Founded in 1974, the firm of Rees Jones, Inc. customizes the design and supervises the construction of new golf course layouts for public, private, resort and planned real estate community developments in the U.S. and abroad. They are also noted for their award-winning work in course restoration and renovation at scores of venues worldwide, of which several have hosted major championships, earning company founder Rees Jones the nickname, “The Open Doctor.” This well-established design firm provides innovative solutions and tailors its traditional yet timeless design to each client’s needs while also building strategic options into courses to ensure flexibility and continuing interest to golfers of all skill levels. As stewards of the environment, the firm remains committed to creating sustainable golf courses that co-exist in harmony with nature. To learn more about Rees Jones, Inc., visit

Photos Courtesy of Rees Jones, Inc.

Wide Open Fairways: A Journey Across the Landscapes of Modern Golf by Dr. Bradley S. Klein

Wide Open Fairways: A Journey Across the Landscapes of Modern Golf by Dr. Bradley S. KleinIn golf the playing field is also landscape, where nature and the shaping of it conspire to test athletic prowess. Bradley S. Klein, a leading expert on golf course design and economics, finds much to contemplate, and much more to report, in the way these wide-open spaces function as landscapes that inspire us, stimulate our senses, and reveal the special nature of particular places.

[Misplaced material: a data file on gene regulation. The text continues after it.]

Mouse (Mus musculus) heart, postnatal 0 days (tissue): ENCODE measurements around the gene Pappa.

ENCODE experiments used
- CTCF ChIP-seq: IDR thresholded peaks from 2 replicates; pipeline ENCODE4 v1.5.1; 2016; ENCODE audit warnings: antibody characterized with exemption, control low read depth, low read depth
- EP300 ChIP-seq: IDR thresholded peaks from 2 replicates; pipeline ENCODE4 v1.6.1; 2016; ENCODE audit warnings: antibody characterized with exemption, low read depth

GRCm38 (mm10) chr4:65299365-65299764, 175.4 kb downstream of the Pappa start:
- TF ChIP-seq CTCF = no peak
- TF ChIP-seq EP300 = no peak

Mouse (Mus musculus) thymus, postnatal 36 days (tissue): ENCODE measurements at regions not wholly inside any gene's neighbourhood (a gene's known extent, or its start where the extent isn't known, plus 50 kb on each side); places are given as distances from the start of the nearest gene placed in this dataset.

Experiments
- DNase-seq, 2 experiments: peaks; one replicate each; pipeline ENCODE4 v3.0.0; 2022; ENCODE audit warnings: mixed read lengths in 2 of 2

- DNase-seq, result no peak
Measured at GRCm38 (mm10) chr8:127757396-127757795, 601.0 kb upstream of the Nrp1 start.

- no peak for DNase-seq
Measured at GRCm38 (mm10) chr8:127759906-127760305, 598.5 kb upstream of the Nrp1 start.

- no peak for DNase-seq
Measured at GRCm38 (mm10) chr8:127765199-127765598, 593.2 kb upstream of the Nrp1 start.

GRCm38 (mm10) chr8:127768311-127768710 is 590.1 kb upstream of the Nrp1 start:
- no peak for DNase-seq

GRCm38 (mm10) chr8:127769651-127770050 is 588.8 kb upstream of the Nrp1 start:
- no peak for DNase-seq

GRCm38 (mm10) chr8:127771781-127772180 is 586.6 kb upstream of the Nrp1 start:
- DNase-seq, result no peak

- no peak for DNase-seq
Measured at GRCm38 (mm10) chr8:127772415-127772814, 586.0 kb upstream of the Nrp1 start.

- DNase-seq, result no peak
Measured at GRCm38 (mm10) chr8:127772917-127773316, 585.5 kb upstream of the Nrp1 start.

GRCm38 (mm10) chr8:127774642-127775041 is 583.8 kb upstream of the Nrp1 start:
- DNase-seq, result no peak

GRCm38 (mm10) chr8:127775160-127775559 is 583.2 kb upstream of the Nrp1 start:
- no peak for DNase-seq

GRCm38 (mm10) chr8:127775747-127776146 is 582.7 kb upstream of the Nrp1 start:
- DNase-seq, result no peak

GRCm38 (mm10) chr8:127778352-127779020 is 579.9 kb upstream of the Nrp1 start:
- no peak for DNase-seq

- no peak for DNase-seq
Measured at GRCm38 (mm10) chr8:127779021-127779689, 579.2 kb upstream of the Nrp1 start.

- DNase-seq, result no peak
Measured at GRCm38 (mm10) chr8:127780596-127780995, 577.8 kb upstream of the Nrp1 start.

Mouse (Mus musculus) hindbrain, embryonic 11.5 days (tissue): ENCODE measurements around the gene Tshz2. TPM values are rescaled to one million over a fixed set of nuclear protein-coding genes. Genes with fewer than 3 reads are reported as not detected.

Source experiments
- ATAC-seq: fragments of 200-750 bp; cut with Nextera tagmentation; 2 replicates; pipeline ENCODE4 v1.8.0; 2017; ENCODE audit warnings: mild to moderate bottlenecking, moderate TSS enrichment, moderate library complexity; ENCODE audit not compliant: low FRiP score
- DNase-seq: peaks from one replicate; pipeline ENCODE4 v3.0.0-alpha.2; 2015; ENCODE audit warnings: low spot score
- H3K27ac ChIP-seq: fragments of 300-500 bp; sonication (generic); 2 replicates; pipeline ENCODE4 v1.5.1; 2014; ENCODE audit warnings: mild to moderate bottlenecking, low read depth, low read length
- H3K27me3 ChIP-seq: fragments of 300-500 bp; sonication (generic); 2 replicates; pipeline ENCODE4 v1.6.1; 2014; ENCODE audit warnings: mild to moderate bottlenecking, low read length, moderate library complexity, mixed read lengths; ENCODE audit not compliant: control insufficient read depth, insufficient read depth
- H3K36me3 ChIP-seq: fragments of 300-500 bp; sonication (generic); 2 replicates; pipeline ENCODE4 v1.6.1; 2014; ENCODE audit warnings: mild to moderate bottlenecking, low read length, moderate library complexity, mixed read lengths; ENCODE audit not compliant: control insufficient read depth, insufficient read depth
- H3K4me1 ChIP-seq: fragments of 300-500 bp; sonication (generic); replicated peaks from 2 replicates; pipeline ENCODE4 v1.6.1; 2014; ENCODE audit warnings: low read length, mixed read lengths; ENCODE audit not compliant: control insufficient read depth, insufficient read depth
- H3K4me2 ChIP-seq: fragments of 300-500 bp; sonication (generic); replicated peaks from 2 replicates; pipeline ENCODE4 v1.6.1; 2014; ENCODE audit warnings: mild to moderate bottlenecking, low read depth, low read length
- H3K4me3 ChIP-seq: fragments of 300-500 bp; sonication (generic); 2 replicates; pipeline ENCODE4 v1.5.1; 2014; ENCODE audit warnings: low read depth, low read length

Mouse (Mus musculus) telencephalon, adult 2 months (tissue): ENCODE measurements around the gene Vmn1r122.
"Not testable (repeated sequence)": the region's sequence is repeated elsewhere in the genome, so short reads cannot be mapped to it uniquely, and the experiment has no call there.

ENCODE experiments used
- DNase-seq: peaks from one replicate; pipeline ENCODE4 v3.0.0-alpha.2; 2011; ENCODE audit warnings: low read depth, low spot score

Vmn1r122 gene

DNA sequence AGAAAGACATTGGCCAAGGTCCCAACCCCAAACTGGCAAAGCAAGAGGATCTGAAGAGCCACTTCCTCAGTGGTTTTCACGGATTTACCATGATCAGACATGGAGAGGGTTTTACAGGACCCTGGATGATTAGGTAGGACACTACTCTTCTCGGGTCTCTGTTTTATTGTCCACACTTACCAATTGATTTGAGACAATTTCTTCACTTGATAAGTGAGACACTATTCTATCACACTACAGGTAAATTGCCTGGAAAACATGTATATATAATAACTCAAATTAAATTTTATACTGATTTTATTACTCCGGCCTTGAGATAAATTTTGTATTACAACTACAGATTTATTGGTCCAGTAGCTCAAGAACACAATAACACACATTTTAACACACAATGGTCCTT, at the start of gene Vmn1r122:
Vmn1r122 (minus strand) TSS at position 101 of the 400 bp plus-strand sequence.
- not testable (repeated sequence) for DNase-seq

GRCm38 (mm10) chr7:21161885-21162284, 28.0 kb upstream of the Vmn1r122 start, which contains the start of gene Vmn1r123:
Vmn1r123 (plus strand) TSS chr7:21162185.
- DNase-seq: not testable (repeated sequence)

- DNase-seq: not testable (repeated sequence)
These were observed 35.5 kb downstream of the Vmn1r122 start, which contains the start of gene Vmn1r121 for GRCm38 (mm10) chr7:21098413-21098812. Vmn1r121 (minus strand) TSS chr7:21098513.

A mediation on what makes golf course compelling landscapes, there is also a personal memoir that follows Klein’s unique journey across the golfing terrain, from the Bronx and Long Island suburbia to the American prairie and thePacific Northwest. Whether discussing Robert Moses and Donald Trump and the making ofNew York City, or the role of golf in the development of the atomic bomb, or the relevance of Willa Cather to how the game has taken hold in Nebraska Sandhills, Klein is always looking for the freedom and the meaning of golf’s wide-open spaces. As he searches, he offers a deeply informed and absorbing view of golf courses as cultural markers, linking the game to larger issues of land use, ecology, design, and imagination.

An Interview with Dr. Bradley S. Klein

1. What motivated you to write “Wide Open Fairways: A Journey Across the Landscapes of Modern Golf” and why now?

I’ve been writing short essays and columns for 25 years and I wanted to extend them into longer, more analytical studies of golf – or more particularly, about the landscapes that I think are the most compelling in all of sorts – golf courses.

2. What will readers discover in “Wide Open Fairways” that is absent from most other contemporary golf books?

I’m a writer by basic disposition, and I think there’s a great tradition of golf writing. In the face of all of these coffee-table pictorials about great golf courses there are precious few detailed accounts of what makes these sports fields so special.